But in fact, if we compare the lowest quintile with the middle quintile in the chart above, we see something very different.  What we see is the main difference is hours worked, not the relative wage rates.  Let's consider two scenarios

  1. We keep the amount of work done the same, but raise the wage rates of the poorest quintile to the middle quintile.  In this case, their average income would go up by about 50% from $12,319 to $18,654  (calculated as 0.41 mean earners times middle income per earner of $45,497).
  2. We keep wage rates the same but raise the amount of work done in the poorest quintile household to that of the middle quintile. In this case, their average income more than triples from $12,319 to $41,163 (calculated as 1.37 middle income earners times poor income per earner of $30,046)

So in this example, increasing the poor's wage rates to middle class levels yields $6,335 a year while increasing the poor's amount of work done to middle class levels yields $28,844 a year.  Public policy that focuses on increasing work hours for the poor has 4.5 times the effect of public policy focused on wage rates.  A corollary to this is that any public intervention on wage rates for the poor that has negative employment effects is likely to have little net effect on poverty.  

But in fact this understates the relative benefits of approach #2. Look at the education levels in the poorest quintile vs. the middle.  The poorest quintile has 2.5 times as many people without even a high school degree as in the middle.   For these folks to progress, the only way they can develop skills is on a job and they can't do this without a job.  Or said another way, another advantage of approach #2 and getting them more hours of work is that they gain more skills to overcome their starting disadvantage in education.

I wrote about this in the summer issue of Regulation magazine, in a article entitled "How Labor Regulation Harms Unskilled Labor."  I argued that while likely intended to help the very poor, most labor regulation may be harming the poor, particularly those without skills or much experience, by making it harder and harder for them to find work.  This not only impoverishes them, but makes it harder for them to progress to better jobs and higher income levels.

In my business,which staffs and operates public campgrounds, I employ about 350 people in unskilled labor positions, most at wages close to the minimum wage. I had perhaps 40 job openings last year and over 25,000 applications for those jobs. I am flooded with people begging to work and I have many people asking for our services. But I have turned away customers and cut back on operations in certain states like California. Why? Because labor regulation is making it almost impossible to run a profitable, innovative business based on unskilled labor.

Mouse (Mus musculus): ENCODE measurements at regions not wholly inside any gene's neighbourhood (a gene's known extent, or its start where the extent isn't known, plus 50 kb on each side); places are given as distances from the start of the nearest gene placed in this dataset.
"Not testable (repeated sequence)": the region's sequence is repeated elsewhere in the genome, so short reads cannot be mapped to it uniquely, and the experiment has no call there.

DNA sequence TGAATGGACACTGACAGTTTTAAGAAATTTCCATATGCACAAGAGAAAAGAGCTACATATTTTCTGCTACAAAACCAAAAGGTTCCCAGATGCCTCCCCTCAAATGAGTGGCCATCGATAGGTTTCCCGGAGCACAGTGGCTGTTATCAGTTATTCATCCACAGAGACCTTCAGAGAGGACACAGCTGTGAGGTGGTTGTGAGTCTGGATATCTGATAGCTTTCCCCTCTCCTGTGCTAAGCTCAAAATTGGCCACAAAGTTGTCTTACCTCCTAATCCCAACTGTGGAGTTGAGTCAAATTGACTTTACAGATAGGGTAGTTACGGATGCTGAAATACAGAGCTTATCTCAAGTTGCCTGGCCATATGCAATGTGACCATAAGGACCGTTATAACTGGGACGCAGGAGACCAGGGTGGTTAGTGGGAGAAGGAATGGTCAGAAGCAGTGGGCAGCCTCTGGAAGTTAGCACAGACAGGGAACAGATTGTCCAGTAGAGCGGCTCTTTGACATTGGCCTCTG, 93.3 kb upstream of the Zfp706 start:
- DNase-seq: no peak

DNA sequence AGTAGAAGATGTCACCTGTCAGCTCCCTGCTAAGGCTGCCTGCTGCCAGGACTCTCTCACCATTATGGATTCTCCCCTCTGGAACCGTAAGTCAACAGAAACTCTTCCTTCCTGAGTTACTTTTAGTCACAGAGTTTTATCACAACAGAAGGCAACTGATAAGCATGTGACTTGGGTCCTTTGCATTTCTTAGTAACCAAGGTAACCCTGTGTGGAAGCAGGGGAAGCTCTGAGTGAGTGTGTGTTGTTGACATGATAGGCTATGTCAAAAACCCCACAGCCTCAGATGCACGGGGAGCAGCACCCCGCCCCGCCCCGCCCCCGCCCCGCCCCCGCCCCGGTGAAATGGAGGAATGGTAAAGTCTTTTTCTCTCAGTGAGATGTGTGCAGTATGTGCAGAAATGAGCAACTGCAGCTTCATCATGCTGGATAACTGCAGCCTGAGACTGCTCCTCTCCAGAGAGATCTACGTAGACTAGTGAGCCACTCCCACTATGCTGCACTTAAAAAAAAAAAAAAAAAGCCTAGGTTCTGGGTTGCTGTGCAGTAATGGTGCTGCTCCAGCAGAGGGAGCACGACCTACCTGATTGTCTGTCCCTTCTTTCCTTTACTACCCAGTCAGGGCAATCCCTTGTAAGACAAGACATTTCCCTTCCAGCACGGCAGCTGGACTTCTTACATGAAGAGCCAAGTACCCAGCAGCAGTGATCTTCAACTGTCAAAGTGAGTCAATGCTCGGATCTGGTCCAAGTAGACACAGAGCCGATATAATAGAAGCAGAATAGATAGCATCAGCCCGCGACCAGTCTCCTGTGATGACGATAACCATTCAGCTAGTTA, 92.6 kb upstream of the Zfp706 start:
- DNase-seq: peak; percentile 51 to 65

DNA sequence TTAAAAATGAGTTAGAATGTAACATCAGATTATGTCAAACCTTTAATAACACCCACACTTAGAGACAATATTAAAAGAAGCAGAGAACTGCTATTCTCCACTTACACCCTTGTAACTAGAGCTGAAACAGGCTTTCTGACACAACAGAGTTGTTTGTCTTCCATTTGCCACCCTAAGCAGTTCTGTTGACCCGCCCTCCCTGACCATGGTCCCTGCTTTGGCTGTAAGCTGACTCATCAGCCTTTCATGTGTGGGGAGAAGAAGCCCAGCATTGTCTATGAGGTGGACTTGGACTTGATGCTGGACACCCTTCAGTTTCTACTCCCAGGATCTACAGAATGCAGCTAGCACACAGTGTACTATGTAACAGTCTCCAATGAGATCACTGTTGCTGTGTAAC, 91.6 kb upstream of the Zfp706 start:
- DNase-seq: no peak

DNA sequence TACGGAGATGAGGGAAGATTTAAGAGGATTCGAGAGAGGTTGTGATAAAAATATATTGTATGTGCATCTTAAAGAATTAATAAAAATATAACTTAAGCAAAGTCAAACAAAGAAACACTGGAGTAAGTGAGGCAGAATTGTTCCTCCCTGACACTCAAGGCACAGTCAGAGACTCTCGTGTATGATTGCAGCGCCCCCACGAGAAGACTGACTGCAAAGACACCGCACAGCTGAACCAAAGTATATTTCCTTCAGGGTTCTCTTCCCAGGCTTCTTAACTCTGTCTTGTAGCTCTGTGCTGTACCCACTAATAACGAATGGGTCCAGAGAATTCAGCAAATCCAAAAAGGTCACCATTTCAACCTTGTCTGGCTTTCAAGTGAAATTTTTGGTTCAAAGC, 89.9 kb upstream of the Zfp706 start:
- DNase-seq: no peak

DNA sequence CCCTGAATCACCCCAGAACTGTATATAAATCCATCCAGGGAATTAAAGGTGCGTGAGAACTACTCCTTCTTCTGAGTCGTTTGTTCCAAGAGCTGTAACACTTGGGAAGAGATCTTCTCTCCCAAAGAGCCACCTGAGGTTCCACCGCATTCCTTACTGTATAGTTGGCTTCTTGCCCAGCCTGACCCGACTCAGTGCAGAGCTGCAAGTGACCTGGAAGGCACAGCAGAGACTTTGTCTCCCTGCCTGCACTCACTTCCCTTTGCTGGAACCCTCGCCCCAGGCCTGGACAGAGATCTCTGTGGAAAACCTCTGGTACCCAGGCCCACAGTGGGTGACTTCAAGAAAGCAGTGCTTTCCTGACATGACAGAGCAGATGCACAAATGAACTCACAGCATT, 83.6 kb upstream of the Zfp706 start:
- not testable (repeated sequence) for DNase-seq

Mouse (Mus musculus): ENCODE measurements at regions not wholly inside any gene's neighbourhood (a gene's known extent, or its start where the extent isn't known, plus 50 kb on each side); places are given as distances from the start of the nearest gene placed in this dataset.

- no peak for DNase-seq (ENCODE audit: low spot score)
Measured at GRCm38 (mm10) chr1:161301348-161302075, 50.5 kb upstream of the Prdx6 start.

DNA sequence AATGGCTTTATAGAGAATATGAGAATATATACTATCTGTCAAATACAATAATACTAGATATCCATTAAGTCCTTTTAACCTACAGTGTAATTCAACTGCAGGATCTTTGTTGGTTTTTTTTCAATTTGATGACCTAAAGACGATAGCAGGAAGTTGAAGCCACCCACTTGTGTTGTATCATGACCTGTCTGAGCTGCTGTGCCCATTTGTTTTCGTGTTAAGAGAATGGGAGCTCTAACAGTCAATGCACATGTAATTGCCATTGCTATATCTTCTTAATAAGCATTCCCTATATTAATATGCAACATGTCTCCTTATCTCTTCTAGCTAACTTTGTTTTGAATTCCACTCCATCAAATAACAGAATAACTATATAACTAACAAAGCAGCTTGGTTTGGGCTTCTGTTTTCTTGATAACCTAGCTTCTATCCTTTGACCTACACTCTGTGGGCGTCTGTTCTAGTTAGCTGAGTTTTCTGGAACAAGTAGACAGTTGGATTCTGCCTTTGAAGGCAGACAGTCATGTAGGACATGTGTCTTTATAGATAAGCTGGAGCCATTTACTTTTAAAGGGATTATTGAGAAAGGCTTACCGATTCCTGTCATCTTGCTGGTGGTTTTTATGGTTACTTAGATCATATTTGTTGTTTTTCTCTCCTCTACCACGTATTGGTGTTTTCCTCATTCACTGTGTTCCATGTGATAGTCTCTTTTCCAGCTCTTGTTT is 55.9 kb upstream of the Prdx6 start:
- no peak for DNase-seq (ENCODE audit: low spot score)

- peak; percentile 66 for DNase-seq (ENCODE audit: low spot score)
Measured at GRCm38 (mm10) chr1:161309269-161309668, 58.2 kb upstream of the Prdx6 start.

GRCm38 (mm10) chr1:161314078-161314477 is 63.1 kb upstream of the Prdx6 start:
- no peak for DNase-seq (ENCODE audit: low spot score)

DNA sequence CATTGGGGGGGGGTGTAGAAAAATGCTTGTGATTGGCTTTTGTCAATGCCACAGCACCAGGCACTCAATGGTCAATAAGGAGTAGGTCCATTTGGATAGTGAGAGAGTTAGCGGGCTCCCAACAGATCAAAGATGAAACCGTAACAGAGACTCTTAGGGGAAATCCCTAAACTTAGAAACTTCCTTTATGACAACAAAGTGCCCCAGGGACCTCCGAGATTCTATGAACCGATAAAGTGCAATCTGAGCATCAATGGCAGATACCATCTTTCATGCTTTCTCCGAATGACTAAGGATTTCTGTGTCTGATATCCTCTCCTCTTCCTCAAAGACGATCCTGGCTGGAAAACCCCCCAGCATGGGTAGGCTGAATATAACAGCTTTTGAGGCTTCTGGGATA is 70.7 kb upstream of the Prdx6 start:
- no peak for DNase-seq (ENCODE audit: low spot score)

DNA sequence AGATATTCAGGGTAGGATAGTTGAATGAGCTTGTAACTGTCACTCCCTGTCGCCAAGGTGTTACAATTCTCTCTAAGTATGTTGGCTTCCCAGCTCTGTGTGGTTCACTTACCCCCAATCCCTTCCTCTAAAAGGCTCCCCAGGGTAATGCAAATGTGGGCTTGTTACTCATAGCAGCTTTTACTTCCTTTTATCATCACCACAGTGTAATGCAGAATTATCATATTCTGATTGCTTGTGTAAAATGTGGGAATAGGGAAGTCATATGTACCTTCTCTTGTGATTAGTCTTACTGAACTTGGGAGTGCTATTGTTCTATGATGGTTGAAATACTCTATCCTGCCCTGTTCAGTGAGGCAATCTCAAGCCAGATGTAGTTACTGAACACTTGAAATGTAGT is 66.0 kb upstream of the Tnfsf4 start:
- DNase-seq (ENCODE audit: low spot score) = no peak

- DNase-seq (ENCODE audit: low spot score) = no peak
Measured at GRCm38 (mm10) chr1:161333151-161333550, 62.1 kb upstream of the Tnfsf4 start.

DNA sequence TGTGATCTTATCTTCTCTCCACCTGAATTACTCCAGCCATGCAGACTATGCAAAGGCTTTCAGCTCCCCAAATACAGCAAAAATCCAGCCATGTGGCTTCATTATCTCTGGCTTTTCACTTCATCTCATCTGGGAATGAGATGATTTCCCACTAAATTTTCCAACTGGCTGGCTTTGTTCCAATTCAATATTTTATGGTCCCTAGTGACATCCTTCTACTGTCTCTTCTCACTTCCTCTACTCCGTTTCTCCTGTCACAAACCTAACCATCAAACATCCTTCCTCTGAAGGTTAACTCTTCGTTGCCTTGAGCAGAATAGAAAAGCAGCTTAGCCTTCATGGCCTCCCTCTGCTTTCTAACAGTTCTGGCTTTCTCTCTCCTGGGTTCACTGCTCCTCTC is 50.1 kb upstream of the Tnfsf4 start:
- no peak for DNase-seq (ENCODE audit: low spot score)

Why is this important? Why can’t everyone just go to college and be a programmer at Google? Higher education has indeed been one path by which people gain skills and opportunity, but until recently it has never been the most common. Most skilled workers started as unskilled workers and gained their skills through work. But this work-based learning and advancement path is broken without that initial unskilled job. For people unwilling, unable, or unsuited to college, the loss of unskilled work removes the only route to prosperity.

...the mass of government labor regulation is making it harder and harder to create profitable business models that employ unskilled labor. For those without the interest or ability to get a college degree, the avoidance of the unskilled by employers is undermining those workers’ bridge to future success, both in this generation and the next.

Public policy could best help the poor by lowering the regulatory barriers to hiring unskilled labor and promoting economic growth that will help keep us close to full employment.

Part 1 of this series was here.

Postscript:  This update on the Seattle minimum wage study is interesting.  Note that this study is occuring near peak employment, a time when one would expect the minimum employment impact from a minimum wage increase.  However, I do think the findings are roughly consistent with the discussion above:

In their latest paper, which has not been formally peer reviewed, Mr. Vigdor and his colleagues considered how the minimum-wage increases affected three broad groups: People in low-wage jobs who worked the most during the nine months leading up to and including the quarter in which the increase took effect (more than about 600 or 700 hours, depending on the year); people who worked less during that nine-month period (fewer than 600 or 700 hours); and people who didn’t work at all and hadn’t during several previous years, but might later work. The latter were potential “new entrants” to the ranks of the employed, in the authors’ words.